There is also, as I pointed out, the fact that Adelbern was not the true heir to the Ascalonian throne and hence not the true heir to Magdaer’s powers. Magdaer was a sword gifted to Ascalon as a symbol of peace. Poweful magical objects can oftentimes take on a mind of their own, as well. It is unlikely that Adelbern fully understood or was able to use the magic in his sword; it is also possible that the sword itself disapproved of the curse (it did break during the casting of the Foefire).

Even the very phrase “true king of Ascalon” leaves a large amount of interpretation, if that’s what’s needed. Does that mean Barradin’s ghost, who was the next in line of inheritance? Does it mean Adelbern’s ghost, as he was the king at the time? Or could it refer to a living member of the royal family? And even that opens a hundred different possibilities. The royal families of Kryta and Ascalon both descended from King Doric – so could Jennah break the curse? Is there another branch of the Ascalonian family still alive somewhere, perhaps? We already know of at least one, Wade Samuelsson; royal families tend to be large and have many branches and cousins upon cousins, so there’s always the possibility that there are more branches of the family we don’t know about that could be alive. Or, could it refer to the charr? After all, the charr lived in Ascalon before humans did – the Searing and the war between the two were the charr trying to take back their homelands.

Speaking of Jennah – while it is known she’s descended from Salma, it’s worth pointing out that on the family tree, she is not shown to be related to any known members of the royal family. Is she a direct descendent, or perhaps descended through a cousin? There is Roderick, who is possibly Baede‘s son, and possibly Jennah’s grandfather, but neither of those things are actually known for certain.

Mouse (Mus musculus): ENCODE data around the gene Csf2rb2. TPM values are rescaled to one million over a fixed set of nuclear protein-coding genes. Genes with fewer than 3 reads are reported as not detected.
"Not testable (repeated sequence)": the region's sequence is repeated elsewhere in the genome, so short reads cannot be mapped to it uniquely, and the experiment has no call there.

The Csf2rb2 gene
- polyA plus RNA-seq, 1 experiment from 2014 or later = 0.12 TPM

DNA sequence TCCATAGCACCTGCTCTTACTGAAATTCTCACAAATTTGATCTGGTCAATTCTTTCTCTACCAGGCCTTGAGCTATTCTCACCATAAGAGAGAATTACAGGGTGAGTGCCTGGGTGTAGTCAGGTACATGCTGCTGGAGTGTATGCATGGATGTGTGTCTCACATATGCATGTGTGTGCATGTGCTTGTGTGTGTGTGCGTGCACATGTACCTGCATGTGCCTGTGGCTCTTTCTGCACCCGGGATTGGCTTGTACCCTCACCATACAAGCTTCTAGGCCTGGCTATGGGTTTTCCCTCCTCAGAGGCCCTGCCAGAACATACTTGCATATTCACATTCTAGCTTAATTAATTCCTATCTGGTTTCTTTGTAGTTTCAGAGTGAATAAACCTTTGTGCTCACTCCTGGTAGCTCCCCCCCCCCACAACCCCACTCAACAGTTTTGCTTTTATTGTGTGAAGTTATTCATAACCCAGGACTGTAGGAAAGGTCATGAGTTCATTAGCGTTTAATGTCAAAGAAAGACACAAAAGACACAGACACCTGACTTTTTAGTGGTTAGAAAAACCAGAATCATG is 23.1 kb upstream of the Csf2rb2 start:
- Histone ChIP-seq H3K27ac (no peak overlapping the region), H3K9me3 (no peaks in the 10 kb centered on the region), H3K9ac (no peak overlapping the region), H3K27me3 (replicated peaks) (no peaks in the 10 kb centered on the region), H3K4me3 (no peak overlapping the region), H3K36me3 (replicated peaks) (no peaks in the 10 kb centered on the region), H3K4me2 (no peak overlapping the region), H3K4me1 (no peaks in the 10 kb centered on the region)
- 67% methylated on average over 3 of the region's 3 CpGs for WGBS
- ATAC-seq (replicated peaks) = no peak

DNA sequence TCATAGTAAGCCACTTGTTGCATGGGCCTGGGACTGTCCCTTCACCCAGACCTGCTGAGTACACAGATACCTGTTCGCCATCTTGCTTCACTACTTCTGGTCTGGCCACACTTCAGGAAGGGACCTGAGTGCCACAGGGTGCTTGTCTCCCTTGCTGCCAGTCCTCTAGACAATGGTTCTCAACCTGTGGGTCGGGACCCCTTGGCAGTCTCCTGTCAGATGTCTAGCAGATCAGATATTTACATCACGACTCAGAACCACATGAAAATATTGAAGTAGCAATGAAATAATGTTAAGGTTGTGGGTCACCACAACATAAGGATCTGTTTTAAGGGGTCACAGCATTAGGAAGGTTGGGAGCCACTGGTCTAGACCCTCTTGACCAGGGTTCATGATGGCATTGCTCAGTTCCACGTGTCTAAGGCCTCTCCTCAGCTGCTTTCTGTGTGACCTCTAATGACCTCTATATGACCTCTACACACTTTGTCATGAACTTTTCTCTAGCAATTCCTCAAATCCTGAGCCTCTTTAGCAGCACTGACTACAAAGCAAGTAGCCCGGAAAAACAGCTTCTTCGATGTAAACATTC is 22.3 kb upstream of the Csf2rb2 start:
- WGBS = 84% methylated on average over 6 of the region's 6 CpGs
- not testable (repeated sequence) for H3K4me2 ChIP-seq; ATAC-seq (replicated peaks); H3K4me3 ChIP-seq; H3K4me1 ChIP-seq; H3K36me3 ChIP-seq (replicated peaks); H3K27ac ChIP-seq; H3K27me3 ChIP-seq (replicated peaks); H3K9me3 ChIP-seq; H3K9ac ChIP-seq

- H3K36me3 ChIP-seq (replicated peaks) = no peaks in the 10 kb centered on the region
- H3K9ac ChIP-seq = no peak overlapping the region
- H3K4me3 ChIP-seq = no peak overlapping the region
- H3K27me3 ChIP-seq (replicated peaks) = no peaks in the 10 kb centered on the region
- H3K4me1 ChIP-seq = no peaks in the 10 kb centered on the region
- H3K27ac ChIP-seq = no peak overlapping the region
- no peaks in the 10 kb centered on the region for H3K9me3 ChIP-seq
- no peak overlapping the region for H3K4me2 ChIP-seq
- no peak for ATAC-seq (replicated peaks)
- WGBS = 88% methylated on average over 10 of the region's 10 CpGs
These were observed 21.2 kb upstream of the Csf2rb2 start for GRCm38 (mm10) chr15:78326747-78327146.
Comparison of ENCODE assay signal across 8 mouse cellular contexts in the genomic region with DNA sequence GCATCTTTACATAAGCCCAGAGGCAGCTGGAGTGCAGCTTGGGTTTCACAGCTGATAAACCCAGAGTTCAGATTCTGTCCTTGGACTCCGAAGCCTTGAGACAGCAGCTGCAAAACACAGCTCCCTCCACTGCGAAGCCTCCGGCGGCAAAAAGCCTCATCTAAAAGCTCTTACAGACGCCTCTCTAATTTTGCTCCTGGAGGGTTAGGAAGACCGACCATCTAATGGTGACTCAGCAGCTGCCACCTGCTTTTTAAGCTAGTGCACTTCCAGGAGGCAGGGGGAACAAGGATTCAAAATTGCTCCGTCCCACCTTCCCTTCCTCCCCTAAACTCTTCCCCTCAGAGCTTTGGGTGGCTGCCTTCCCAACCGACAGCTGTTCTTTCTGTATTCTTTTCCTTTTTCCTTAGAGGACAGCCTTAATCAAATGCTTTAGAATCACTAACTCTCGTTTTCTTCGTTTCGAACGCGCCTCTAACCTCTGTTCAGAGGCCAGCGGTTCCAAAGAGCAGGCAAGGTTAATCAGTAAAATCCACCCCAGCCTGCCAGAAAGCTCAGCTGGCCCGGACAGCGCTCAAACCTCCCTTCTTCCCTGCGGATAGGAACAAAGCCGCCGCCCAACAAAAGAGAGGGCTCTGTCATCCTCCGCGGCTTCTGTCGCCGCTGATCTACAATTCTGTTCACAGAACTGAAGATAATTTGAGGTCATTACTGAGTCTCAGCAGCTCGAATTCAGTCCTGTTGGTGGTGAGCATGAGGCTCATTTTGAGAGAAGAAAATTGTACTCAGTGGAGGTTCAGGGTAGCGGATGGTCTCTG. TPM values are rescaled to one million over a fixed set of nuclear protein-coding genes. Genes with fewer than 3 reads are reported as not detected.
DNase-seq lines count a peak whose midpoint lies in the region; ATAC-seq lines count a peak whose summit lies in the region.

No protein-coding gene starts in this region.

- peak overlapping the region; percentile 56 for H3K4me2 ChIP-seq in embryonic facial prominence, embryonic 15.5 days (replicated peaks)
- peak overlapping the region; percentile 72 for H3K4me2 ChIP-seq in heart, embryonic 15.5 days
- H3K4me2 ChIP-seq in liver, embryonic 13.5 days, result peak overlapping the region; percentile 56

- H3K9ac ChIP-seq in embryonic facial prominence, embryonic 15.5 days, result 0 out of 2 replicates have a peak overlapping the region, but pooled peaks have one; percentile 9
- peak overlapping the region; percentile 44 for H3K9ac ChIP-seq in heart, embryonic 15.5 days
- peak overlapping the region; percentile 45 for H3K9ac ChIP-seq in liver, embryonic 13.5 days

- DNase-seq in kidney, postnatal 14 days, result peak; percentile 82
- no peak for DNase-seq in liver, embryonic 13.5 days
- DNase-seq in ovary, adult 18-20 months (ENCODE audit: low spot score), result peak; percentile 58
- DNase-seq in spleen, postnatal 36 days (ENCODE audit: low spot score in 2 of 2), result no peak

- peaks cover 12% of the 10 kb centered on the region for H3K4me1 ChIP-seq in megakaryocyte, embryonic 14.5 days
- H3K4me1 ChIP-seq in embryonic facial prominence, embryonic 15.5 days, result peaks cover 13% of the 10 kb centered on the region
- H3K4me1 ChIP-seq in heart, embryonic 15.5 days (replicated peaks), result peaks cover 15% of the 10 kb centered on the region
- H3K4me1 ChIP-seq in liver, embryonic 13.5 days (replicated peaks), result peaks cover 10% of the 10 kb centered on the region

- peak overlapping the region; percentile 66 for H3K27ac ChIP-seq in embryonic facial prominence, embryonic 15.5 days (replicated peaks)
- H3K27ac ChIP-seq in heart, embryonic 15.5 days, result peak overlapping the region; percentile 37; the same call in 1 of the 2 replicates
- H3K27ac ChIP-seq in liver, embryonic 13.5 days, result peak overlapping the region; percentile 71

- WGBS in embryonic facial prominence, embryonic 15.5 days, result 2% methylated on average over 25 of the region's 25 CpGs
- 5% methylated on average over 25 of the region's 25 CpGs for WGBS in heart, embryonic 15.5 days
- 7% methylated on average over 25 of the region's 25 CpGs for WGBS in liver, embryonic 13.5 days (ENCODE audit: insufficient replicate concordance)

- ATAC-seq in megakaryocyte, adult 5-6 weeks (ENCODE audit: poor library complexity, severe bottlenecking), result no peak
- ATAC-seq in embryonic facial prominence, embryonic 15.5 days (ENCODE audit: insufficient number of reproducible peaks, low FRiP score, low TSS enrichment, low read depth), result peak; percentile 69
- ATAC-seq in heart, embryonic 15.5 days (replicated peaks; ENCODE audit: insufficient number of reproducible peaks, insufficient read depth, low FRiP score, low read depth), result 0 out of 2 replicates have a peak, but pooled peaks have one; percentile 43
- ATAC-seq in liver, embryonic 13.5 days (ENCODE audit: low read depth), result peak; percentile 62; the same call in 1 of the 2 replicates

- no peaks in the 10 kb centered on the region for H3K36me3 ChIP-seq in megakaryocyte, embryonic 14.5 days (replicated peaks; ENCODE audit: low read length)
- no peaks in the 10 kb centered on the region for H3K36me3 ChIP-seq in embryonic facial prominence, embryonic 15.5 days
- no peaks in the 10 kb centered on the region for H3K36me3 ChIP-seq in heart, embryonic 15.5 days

So there’s a lot to think about here. I don’t know if Rytlock will be successful in whatever he’s trying – I think it’d be neat if it did break the curse, but I also think it’d be equally funny if absolutely nothing happened. Realistically, I’m sure that Rytlock’s attempt at breaking the curse will be the very last thing we see during Tuesday’s update, and we’ll have to wait two weeks to find out what actually happens there (ArenaNet likes ending with a hook like that). And, personally, I do hope the curse gets broken…because that would mean a major revamp of Ascalonian Catacombs, and while I love that dungeon, it would be nice to see something new. It also wouldn’t be the first time Living Story massively altered a dungeon.

A lot of questions here. A lot to speculate on. What do you think will happen? Or, for that matter, what’s even going on here?

One thought on “Foefire’s End

  1. Pingback: This week in Guild Wars 2, 19-25 July | GuildMag